Here you can see the texturized and colorized model:
Exporting the model
Now, being done with the calculation and simplification, the only thing left to be done is export. There are more ways how to export models. For further processing in Meshlab, we need 3 outputs from RealityCapture:
A mesh exported in a form of Polygon File Format (.ply) file: WORKFLOW -> Export -> Mesh
2. BundleOut File
A file with the extension (.out) can be exported through ALIGNMENT -> Export -> Registration.
We can select Bundler v0.3 (negative z), which will export the output project and corresponding images coming into the processing, but undistorted (it is important to switch 'Undistort images' to 'True'). We can also select a format of the output images (in our case .png). Choosing the negative z axis causes change in the orientation of the z-axis from pointing towards the camera to the opposite side, so that the camera is looking down to the negative z-axis direction. If we did not set the z-axis as negative, the output mesh would not match perfectly the output images while overlapping.
3. Image list
And the last thing we need for processing in Meshlab is the corresponding image list. You can do this manually on your own or use our custom tool available on Dropbox: click here.
All you need to do is copy the downloaded Windows batch file to the same folder, where the undistorted images are (or create a folder with the images you want to process in Meshlab) and then run it. The batch will create a text file required for loading the images to Meshlab. Under the link listed above, you will find 2 Windows batch files: one for generating an image list for JPG (listJpgImagesToTxtFile.bat) and one for PNG images (listPngImagesToTxtFile.bat).
WARNING: Before you start processing the exported data in Meshlab, make sure you follow the steps mentioned above.
For advanced users of RealityCapture it can seem more simple not to download our custom tool for creating imagelist .txt file, but to export the bundle out project without undistorted images and export these separately through 'Undistorted Images with Imagelist'. However, this procedure is not recommended as you need to set exactly the same values (especially turn on the centering to principal point). In case your results in Meshlab look like the following (blurry edges and wrong geometry)
instead of this:
check whether you have followed the exact steps described above.
As usual, we will start with opening a project, which will be our previously exported BundleOut (.out) file together with images to be loaded with the respective image list through File -> Open project...
Meshlab will load our bundler as a point cloud.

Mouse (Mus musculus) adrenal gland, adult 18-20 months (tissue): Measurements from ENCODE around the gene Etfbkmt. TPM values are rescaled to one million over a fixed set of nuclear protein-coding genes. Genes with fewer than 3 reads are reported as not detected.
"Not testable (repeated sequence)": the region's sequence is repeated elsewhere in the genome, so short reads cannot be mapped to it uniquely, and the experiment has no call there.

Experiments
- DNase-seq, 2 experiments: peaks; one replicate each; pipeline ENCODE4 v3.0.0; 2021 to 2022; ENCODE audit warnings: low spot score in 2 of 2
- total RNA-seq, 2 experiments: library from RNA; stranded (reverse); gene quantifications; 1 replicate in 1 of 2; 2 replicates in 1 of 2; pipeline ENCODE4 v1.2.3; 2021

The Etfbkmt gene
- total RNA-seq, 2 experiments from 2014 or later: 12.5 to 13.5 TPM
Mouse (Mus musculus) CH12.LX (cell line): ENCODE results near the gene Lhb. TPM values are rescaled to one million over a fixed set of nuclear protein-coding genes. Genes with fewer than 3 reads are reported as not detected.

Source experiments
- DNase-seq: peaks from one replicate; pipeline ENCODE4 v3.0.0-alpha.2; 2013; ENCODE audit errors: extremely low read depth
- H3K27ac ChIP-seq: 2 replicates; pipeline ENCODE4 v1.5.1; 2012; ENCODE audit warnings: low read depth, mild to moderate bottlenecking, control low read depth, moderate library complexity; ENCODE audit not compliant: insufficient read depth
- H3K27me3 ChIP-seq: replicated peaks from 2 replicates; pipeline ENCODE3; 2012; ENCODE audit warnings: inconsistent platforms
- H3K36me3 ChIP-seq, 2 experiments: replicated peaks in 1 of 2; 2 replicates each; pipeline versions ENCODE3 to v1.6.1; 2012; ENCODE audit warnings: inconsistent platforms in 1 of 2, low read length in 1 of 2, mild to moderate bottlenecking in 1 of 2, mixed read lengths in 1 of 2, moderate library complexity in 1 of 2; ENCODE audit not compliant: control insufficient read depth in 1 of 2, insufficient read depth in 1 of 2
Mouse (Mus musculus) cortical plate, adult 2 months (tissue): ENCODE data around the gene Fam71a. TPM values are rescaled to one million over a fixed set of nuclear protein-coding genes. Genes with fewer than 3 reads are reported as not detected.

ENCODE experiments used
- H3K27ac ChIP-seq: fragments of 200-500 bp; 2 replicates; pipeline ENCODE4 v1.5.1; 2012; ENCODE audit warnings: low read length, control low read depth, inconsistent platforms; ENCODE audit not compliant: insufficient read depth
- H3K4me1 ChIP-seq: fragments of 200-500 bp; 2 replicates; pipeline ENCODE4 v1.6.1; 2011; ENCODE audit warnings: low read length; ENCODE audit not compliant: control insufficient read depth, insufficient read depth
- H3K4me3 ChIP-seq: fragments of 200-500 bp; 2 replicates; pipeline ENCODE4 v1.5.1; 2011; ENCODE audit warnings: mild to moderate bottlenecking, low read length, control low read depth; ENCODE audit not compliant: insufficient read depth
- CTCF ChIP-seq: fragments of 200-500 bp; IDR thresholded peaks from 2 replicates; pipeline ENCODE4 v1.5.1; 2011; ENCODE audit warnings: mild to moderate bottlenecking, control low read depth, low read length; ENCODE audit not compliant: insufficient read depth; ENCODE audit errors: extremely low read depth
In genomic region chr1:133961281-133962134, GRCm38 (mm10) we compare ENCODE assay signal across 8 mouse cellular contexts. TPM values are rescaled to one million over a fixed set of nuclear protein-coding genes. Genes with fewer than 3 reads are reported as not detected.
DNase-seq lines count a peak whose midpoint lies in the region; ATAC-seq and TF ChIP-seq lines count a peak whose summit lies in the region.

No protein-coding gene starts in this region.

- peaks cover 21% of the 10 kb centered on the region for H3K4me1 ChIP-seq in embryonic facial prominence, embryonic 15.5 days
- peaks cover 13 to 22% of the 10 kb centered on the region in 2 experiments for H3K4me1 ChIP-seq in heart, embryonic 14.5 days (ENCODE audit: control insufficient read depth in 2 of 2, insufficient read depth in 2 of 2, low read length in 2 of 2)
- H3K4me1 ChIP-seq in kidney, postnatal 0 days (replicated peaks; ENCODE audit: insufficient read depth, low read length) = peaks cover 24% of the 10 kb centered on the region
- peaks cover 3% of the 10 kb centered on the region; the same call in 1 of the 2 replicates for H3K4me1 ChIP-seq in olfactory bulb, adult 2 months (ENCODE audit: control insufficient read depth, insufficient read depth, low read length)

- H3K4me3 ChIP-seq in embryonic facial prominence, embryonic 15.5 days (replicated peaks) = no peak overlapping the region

By going through File -> Import Mesh... we open our polygon file (*.ply), which is hidden under the point cloud, at the first glance.
We can scale the size of the points by holding Shift + I and scrolling the mouse wheel, or completely switching off the view in the left side of the toolbar clicking on the green-eye icon.
To achieve identical geometry of images, we can identify the mesh view with the raster image view by choosing the desired image in the list on the right side of the window and then clicking on the Show Current Raster View button in the main toolbar or through View → Show Current Raster Mode.
We can scale the transparency of the raster by scrolling the mouse wheel. If we have a look at the model now, it still looks a bit "shaggy". To achieve a smoother texture, we will apply a Laplacian filter through Filters -> Smoothing, Fairing and Deformation -> Laplacian Smooth. The model after HC Laplacian Smoothing looks like this:
Now, as the model is just as perfect as it can be, we can finally take the last steps towards our finish line and dress our model in a nice coat.
First, we apply the Ambient occlusion filter through Filters -> Color Creation and Processing -> Ambient Occlusion - Per Face, which calculates how exposed each point in a scene is to ambient lighting. We can choose from 2 ways of calculation - per face or per vertex. For now, we have chosen the per-face way.
Ambient Occlusion (Per Face) filtered mesh:
The next view we want to show is going to be a view with a normal map shader.
In a normal map, the RGB components correspond to X, Y, and Z coordinates of the mesh surfaces normal, respectively. The resulting view looks quite cool:
And, finally, an undistorted original image, which has also been generated as a snapshot from Meshlab. The former input image would not be geometrically identical, because of the distortion elimination, and we have chosen to export it the same way as the previous two images in order to keep the same dimensions as the ambient occlusion and normal map images.